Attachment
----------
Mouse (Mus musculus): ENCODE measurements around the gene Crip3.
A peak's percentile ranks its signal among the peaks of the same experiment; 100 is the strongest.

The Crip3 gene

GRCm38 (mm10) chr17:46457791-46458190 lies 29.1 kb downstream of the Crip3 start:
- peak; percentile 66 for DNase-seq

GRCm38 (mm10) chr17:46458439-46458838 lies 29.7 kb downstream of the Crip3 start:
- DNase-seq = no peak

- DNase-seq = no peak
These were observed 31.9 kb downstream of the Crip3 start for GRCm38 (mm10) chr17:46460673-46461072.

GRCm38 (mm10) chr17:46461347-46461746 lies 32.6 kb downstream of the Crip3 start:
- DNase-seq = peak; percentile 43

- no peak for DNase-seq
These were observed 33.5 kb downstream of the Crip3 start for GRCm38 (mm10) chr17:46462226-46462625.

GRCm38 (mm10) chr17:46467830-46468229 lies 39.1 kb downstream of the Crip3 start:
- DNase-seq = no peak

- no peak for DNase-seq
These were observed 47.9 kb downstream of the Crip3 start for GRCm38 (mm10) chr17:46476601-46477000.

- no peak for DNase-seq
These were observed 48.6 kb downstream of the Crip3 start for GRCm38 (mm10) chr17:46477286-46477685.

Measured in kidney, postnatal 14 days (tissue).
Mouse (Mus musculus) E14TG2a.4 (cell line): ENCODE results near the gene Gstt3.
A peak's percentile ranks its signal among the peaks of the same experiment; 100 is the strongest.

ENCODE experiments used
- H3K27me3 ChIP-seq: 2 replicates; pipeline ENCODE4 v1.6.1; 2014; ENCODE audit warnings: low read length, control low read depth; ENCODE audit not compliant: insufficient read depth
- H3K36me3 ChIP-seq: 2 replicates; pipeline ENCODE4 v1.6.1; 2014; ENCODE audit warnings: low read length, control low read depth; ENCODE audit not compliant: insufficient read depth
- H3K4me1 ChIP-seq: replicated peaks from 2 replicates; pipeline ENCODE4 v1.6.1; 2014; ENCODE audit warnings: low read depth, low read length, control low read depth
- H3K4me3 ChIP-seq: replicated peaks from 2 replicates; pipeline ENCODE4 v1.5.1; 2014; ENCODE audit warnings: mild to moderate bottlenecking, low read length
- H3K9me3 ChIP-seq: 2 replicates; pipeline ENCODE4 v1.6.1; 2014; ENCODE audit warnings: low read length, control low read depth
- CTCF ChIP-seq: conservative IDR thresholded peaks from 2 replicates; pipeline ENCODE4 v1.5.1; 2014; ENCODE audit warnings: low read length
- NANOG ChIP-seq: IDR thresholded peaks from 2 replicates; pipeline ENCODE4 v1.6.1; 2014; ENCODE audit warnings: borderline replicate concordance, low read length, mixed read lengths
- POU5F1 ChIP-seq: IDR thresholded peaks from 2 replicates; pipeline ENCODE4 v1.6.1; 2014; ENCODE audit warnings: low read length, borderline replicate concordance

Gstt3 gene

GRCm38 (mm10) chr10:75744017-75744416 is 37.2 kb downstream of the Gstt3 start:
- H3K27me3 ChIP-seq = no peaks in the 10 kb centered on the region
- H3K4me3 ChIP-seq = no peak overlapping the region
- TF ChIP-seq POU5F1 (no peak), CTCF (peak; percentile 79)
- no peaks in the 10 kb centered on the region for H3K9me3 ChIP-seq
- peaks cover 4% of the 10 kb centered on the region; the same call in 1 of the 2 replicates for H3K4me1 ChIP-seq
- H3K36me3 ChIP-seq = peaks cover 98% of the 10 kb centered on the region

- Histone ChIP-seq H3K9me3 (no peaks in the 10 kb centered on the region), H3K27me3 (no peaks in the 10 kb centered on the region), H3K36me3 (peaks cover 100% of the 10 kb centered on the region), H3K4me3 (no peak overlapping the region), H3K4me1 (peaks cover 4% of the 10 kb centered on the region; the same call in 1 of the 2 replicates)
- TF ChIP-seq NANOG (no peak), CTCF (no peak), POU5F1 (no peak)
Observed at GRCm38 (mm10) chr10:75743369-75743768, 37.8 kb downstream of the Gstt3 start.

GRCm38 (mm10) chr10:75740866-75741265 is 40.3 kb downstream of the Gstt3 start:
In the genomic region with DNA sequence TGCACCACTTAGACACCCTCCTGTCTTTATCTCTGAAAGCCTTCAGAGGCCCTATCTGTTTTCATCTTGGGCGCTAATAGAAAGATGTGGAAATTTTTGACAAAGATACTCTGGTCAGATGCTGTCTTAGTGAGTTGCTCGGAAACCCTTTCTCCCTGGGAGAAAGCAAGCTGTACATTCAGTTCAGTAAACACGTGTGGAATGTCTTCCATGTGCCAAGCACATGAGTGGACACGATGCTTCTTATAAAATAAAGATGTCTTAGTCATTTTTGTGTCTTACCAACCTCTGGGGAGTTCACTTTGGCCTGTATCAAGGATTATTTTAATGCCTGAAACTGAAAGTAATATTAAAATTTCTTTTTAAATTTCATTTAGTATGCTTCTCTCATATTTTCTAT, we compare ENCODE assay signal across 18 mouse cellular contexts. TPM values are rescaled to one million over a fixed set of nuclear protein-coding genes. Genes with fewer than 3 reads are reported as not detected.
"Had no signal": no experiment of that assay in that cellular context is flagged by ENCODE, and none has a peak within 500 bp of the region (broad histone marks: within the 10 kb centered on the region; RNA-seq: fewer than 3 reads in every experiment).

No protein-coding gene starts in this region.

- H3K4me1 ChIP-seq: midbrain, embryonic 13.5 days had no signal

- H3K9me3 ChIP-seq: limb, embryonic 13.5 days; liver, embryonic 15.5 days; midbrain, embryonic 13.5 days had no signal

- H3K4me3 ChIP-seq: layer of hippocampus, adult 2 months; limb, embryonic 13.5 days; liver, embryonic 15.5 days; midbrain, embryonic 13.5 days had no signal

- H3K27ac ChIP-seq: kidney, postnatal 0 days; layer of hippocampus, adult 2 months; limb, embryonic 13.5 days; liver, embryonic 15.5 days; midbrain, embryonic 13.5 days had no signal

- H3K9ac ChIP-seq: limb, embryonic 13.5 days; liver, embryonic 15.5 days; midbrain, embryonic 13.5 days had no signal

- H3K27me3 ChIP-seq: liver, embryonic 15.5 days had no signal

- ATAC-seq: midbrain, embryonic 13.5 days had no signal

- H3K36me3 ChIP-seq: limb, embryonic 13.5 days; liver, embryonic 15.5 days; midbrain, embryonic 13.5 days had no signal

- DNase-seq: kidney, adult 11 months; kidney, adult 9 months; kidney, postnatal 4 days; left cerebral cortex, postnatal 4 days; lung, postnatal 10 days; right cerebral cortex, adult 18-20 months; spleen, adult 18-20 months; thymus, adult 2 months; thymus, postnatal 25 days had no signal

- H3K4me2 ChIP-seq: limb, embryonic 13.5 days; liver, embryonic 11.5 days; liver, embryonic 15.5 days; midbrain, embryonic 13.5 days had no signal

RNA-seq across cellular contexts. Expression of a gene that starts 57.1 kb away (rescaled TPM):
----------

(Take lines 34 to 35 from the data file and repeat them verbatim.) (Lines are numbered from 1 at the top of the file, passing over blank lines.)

- H3K27me3 ChIP-seq = no peaks in the 10 kb centered on the region
- H3K4me3 ChIP-seq = no peak overlapping the region